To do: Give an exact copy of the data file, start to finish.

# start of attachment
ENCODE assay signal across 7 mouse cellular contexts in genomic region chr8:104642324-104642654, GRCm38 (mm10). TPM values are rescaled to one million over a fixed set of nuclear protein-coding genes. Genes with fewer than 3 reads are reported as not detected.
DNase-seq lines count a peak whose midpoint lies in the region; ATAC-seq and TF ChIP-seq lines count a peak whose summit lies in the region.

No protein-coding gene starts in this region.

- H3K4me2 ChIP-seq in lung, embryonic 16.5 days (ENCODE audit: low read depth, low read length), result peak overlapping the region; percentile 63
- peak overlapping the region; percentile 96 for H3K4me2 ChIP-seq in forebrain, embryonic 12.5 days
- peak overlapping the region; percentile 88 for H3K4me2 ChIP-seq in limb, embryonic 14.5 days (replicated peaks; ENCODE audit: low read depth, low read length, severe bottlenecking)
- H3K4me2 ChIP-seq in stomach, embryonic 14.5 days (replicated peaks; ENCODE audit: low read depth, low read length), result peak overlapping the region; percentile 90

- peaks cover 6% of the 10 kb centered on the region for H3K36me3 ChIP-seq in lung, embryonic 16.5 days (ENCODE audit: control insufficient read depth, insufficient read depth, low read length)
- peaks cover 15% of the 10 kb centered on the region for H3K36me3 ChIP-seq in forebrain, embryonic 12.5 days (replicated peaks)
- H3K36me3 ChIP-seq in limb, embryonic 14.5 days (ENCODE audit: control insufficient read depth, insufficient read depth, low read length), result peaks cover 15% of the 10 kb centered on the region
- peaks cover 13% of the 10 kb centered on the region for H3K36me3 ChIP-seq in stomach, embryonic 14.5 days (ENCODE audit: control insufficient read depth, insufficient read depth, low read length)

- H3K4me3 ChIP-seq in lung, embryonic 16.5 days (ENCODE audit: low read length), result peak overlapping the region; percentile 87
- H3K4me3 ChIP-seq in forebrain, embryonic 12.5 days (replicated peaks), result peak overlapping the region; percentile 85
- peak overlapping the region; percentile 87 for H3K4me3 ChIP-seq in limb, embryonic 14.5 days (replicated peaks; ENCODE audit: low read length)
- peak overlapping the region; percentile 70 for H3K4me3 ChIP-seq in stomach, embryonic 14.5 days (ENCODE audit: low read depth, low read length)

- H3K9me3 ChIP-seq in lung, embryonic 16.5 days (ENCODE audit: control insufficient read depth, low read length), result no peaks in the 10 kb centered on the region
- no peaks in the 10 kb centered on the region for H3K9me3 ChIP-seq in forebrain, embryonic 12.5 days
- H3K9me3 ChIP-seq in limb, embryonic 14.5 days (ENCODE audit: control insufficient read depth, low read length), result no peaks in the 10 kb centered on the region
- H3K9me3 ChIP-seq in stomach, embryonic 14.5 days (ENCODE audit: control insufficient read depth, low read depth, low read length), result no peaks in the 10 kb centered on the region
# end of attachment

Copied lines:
ENCODE assay signal across 7 mouse cellular contexts in genomic region chr8:104642324-104642654, GRCm38 (mm10). TPM values are rescaled to one million over a fixed set of nuclear protein-coding genes. Genes with fewer than 3 reads are reported as not detected.
DNase-seq lines count a peak whose midpoint lies in the region; ATAC-seq and TF ChIP-seq lines count a peak whose summit lies in the region.

No protein-coding gene starts in this region.

- H3K4me2 ChIP-seq in lung, embryonic 16.5 days (ENCODE audit: low read depth, low read length), result peak overlapping the region; percentile 63
- peak overlapping the region; percentile 96 for H3K4me2 ChIP-seq in forebrain, embryonic 12.5 days
- peak overlapping the region; percentile 88 for H3K4me2 ChIP-seq in limb, embryonic 14.5 days (replicated peaks; ENCODE audit: low read depth, low read length, severe bottlenecking)
- H3K4me2 ChIP-seq in stomach, embryonic 14.5 days (replicated peaks; ENCODE audit: low read depth, low read length), result peak overlapping the region; percentile 90

- peaks cover 6% of the 10 kb centered on the region for H3K36me3 ChIP-seq in lung, embryonic 16.5 days (ENCODE audit: control insufficient read depth, insufficient read depth, low read length)
- peaks cover 15% of the 10 kb centered on the region for H3K36me3 ChIP-seq in forebrain, embryonic 12.5 days (replicated peaks)
- H3K36me3 ChIP-seq in limb, embryonic 14.5 days (ENCODE audit: control insufficient read depth, insufficient read depth, low read length), result peaks cover 15% of the 10 kb centered on the region
- peaks cover 13% of the 10 kb centered on the region for H3K36me3 ChIP-seq in stomach, embryonic 14.5 days (ENCODE audit: control insufficient read depth, insufficient read depth, low read length)

- H3K4me3 ChIP-seq in lung, embryonic 16.5 days (ENCODE audit: low read length), result peak overlapping the region; percentile 87
- H3K4me3 ChIP-seq in forebrain, embryonic 12.5 days (replicated peaks), result peak overlapping the region; percentile 85
- peak overlapping the region; percentile 87 for H3K4me3 ChIP-seq in limb, embryonic 14.5 days (replicated peaks; ENCODE audit: low read length)
- peak overlapping the region; percentile 70 for H3K4me3 ChIP-seq in stomach, embryonic 14.5 days (ENCODE audit: low read depth, low read length)

- H3K9me3 ChIP-seq in lung, embryonic 16.5 days (ENCODE audit: control insufficient read depth, low read length), result no peaks in the 10 kb centered on the region
- no peaks in the 10 kb centered on the region for H3K9me3 ChIP-seq in forebrain, embryonic 12.5 days
- H3K9me3 ChIP-seq in limb, embryonic 14.5 days (ENCODE audit: control insufficient read depth, low read length), result no peaks in the 10 kb centered on the region
- H3K9me3 ChIP-seq in stomach, embryonic 14.5 days (ENCODE audit: control insufficient read depth, low read depth, low read length), result no peaks in the 10 kb centered on the region